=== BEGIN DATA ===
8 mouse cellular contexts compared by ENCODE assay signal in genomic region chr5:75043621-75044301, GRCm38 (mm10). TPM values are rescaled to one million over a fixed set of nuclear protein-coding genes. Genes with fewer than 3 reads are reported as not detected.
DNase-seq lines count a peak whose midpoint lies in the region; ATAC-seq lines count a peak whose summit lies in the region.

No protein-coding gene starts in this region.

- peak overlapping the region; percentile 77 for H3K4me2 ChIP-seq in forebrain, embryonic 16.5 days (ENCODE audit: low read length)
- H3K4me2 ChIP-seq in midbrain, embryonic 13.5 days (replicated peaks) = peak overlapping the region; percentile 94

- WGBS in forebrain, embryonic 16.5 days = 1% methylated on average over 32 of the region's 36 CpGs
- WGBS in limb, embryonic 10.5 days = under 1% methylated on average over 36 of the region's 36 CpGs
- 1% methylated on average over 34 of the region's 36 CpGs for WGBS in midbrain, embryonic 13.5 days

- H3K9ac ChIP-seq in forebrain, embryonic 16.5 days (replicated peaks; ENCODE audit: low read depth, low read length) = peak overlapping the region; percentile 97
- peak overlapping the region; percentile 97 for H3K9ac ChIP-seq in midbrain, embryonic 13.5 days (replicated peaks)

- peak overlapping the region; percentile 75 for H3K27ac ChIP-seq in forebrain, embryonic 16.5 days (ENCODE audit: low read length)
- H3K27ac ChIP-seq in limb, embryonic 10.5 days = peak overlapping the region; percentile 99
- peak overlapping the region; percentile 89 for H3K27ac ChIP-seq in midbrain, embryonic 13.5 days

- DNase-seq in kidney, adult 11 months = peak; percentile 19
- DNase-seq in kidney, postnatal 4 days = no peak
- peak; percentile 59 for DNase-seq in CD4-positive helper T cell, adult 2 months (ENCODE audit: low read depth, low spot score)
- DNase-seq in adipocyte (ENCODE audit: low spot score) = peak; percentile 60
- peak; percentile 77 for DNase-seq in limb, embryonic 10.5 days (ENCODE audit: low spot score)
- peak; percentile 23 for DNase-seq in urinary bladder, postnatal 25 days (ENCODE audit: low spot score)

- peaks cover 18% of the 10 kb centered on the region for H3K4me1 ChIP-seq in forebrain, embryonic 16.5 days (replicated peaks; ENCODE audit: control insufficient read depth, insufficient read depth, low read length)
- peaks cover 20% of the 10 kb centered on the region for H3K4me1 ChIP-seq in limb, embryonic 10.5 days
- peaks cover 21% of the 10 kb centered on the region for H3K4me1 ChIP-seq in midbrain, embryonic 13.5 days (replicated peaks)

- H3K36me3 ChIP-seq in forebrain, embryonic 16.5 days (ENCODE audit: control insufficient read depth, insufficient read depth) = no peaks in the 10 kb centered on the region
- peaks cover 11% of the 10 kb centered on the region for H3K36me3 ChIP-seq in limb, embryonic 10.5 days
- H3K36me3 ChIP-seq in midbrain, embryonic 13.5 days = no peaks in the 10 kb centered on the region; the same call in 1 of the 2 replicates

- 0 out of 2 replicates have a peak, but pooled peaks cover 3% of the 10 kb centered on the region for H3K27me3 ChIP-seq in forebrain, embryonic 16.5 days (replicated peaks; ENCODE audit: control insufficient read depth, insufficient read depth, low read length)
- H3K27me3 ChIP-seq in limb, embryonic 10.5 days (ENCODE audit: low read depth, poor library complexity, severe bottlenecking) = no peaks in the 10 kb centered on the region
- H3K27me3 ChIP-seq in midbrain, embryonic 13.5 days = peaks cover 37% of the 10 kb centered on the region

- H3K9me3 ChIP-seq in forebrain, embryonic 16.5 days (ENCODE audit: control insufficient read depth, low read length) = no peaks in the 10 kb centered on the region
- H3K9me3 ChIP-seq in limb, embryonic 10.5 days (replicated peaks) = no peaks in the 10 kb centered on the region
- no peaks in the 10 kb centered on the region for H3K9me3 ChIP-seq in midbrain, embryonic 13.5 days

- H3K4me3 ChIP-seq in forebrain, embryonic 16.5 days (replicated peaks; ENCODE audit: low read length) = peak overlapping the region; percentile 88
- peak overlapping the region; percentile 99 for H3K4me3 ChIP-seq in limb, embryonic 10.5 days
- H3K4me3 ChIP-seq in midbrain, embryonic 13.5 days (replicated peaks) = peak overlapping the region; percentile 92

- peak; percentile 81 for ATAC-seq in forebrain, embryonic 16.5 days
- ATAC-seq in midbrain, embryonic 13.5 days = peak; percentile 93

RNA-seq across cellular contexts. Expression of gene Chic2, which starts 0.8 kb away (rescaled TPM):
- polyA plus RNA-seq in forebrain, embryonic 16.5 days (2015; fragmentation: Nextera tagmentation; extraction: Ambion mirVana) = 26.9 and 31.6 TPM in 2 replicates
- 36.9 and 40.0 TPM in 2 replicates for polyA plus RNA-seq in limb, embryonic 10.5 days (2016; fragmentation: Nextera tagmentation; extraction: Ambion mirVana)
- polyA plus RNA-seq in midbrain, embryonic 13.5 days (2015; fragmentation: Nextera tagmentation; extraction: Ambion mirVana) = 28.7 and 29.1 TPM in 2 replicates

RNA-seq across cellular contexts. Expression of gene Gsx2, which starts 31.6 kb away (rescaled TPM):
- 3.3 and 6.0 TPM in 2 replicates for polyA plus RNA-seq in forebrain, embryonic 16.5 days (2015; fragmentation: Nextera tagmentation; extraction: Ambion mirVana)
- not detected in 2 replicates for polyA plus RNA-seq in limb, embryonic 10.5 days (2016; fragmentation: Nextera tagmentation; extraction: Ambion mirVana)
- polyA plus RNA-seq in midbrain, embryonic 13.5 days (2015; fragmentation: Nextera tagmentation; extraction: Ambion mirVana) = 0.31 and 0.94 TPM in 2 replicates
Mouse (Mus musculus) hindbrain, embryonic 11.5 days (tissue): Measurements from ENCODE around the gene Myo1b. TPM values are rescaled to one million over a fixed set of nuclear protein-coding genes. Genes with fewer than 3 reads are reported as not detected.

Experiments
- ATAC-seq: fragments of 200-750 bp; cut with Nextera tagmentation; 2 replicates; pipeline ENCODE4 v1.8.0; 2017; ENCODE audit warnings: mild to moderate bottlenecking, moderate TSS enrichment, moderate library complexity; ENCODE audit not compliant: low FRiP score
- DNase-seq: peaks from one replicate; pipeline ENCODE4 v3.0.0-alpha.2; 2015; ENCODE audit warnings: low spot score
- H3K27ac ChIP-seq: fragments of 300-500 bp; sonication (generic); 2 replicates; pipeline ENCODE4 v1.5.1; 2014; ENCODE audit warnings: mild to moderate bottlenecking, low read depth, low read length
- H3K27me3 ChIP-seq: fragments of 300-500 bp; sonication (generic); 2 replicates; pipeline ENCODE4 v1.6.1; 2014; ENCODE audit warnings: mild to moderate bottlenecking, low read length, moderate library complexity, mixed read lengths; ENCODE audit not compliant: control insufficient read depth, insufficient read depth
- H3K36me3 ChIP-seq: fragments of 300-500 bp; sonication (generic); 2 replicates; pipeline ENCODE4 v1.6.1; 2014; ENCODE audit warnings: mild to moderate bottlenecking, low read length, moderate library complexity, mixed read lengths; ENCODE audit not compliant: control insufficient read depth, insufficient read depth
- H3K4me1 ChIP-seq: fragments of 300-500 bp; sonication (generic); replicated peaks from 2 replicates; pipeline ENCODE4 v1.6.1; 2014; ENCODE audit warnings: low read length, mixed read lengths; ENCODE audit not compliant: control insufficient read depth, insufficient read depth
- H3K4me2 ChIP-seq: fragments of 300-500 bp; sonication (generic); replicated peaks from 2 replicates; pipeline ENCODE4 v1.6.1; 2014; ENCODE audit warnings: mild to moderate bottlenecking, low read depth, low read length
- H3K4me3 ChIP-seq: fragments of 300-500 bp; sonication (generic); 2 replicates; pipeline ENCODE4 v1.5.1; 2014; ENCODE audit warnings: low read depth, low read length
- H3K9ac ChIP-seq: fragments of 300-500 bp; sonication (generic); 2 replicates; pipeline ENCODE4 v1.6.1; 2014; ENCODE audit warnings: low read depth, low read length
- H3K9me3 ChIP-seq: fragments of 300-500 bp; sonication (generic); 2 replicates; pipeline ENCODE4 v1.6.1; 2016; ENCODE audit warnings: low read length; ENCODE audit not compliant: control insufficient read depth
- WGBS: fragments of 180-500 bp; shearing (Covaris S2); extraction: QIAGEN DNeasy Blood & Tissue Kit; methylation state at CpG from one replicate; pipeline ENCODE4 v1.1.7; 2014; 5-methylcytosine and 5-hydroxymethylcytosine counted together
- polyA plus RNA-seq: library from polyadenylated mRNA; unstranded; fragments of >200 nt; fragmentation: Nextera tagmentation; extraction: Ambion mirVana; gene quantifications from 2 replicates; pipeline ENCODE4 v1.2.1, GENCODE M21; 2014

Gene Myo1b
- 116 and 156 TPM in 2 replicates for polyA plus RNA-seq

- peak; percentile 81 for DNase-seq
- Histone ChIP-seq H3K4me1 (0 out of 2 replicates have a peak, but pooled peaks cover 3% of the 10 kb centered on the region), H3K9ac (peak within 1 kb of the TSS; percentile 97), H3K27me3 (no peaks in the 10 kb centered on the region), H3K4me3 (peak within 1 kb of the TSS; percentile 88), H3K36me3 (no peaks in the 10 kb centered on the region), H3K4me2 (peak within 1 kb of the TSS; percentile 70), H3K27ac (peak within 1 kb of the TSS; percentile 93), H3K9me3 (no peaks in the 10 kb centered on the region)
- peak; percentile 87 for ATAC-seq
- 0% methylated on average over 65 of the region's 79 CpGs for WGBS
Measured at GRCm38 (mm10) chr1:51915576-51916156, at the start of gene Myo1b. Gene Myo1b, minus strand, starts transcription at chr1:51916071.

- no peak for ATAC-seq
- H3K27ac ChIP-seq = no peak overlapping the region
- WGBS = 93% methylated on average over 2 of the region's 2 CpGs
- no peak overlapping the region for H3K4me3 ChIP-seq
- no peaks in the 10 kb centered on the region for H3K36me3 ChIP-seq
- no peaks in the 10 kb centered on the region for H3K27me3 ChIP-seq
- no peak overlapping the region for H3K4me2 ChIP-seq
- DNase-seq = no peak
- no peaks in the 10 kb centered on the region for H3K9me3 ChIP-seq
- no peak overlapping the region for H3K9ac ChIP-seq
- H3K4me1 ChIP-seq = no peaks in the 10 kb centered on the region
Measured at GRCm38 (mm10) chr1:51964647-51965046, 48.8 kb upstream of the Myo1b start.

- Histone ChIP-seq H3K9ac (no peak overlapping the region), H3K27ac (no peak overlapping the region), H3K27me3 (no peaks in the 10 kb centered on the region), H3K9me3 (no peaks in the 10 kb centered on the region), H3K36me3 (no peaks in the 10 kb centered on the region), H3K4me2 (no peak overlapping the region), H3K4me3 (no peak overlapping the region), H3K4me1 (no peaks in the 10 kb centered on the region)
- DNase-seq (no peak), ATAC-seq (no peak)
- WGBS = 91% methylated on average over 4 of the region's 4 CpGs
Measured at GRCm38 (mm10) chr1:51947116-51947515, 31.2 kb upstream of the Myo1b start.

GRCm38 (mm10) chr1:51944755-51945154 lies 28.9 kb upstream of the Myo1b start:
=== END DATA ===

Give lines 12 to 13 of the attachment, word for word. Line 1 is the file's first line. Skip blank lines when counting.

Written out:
- H3K27ac ChIP-seq in limb, embryonic 10.5 days = peak overlapping the region; percentile 99
- peak overlapping the region; percentile 89 for H3K27ac ChIP-seq in midbrain, embryonic 13.5 days